Aerial View August 16, 2010, 03:56:43 PM

I had a bad dream a day ago.  It had something to do with mutants shaped like Gargoyles and dragons attacking a small house that I and some other people were living in.  We had some sort of special power I guess.  Then my mother and sister show up somehow and we end up arguing over my sister’s hair.  I think she said that she was bald as a baby and I said she wasn’t.  We ended up laughing about it.  All three of us like old times.

In other news, I like someone’s comment in regards to this article:

“A great job opening for selling large mirrors…”

Smile! Aerial images being used to enforce laws.

Quote from: Article

RIVERHEAD, N.Y. – On New York’s Long Island, it’s used to prevent drownings. In Greece, it’s a tool to help solve a financial crisis. Municipalities update property assessment rolls and other government data with it. Some in law enforcement use it to supplement reconnaissance of crime suspects.

High-tech eyes in the sky — from satellite imagery to sophisticated aerial photography that maps entire communities — are being employed in creative new ways by government officials, a trend that civil libertarians and others fear are eroding privacy rights.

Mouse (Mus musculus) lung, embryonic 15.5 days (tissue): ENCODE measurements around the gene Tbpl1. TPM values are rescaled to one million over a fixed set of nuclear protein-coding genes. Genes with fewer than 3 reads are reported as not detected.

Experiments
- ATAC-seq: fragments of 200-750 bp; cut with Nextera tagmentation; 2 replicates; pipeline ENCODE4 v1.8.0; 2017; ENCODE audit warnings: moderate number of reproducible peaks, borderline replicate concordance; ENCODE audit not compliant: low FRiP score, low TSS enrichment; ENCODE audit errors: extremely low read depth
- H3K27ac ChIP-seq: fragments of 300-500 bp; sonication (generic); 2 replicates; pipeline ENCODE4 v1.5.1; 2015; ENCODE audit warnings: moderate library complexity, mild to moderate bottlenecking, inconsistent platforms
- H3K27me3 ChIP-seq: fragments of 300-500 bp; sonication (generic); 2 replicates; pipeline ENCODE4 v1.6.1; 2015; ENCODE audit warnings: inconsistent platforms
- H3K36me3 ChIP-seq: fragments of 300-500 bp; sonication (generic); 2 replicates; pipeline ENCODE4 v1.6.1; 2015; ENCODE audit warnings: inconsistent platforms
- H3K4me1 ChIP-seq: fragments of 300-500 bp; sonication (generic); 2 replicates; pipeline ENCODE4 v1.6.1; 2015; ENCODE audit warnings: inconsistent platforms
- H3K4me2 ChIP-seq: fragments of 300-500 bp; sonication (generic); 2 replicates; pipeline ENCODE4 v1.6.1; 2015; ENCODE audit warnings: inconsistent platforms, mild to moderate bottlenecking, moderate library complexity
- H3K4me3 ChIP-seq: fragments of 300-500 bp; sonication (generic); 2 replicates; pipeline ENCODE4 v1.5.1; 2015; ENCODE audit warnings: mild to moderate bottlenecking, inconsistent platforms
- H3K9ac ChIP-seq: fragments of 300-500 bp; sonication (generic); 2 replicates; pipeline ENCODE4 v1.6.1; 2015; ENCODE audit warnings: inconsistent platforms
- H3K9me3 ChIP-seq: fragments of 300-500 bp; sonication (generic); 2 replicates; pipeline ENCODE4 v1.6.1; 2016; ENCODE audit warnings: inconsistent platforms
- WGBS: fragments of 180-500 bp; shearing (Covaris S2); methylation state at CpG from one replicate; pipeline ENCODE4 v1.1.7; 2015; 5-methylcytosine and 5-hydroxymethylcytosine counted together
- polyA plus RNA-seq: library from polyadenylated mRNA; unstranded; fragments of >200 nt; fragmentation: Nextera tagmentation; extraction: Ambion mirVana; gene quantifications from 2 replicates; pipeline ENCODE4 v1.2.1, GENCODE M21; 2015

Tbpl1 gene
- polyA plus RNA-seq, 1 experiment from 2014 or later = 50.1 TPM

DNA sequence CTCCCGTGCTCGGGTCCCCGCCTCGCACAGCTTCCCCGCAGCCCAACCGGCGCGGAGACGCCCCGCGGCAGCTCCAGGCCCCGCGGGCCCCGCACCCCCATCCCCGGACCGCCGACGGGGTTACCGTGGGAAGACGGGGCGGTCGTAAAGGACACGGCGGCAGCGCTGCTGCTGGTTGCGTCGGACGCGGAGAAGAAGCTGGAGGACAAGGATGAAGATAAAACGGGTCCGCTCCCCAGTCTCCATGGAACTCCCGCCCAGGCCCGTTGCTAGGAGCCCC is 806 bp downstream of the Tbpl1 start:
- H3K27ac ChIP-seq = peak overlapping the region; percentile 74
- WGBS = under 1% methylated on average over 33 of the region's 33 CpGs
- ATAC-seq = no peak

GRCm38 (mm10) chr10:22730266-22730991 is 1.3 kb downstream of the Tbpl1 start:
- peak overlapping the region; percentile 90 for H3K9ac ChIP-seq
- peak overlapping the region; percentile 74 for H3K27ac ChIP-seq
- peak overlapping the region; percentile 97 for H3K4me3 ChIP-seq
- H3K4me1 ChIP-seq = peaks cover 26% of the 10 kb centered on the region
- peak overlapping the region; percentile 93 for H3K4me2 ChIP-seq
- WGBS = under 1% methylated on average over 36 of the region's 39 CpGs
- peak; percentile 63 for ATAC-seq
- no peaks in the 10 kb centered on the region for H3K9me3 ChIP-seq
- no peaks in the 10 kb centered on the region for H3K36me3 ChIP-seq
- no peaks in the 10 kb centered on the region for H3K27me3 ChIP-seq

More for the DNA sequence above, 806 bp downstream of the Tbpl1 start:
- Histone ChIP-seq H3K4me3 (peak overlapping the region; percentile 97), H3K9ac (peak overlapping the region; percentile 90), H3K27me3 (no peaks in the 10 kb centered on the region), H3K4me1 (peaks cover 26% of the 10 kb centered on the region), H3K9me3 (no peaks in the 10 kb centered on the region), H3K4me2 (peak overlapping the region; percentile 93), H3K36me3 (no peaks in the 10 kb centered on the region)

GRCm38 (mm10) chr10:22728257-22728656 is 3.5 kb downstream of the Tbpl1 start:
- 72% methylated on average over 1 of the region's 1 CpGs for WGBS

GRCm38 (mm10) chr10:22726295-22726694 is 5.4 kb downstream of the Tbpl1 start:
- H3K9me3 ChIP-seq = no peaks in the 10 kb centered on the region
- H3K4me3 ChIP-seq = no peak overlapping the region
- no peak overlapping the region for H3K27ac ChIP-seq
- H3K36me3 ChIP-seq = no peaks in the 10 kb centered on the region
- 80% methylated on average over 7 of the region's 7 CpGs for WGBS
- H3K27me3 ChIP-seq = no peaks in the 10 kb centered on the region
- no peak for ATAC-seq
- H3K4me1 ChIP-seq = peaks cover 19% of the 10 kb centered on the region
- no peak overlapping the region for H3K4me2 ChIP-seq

“As technology advances, we have to revisit questions about what is and what is not private information,” said Gregory Nojeim, senior counsel at the Washington, D.C.-based Center for Democracy and Technology.

Online services like Google and Bing give users very detailed images of practically any location on the planet. Though some images are months old, they make it possible for someone sitting in a living room in Brooklyn to look in on folks in Dublin or Prague, or even down the street in Flatbush.

Sean Walter, an attorney and first-term town supervisor in Riverhead, N.Y., insists he is a staunch defender of privacy rights and the Fourth Amendment, which protects against unreasonable search and seizure.

But Walter supported using Google Earth images to help identify about 250 Riverhead homes where residents failed to get building permits certifying their swimming pools complied with safety regulations. All but about 10 eventually came to town hall.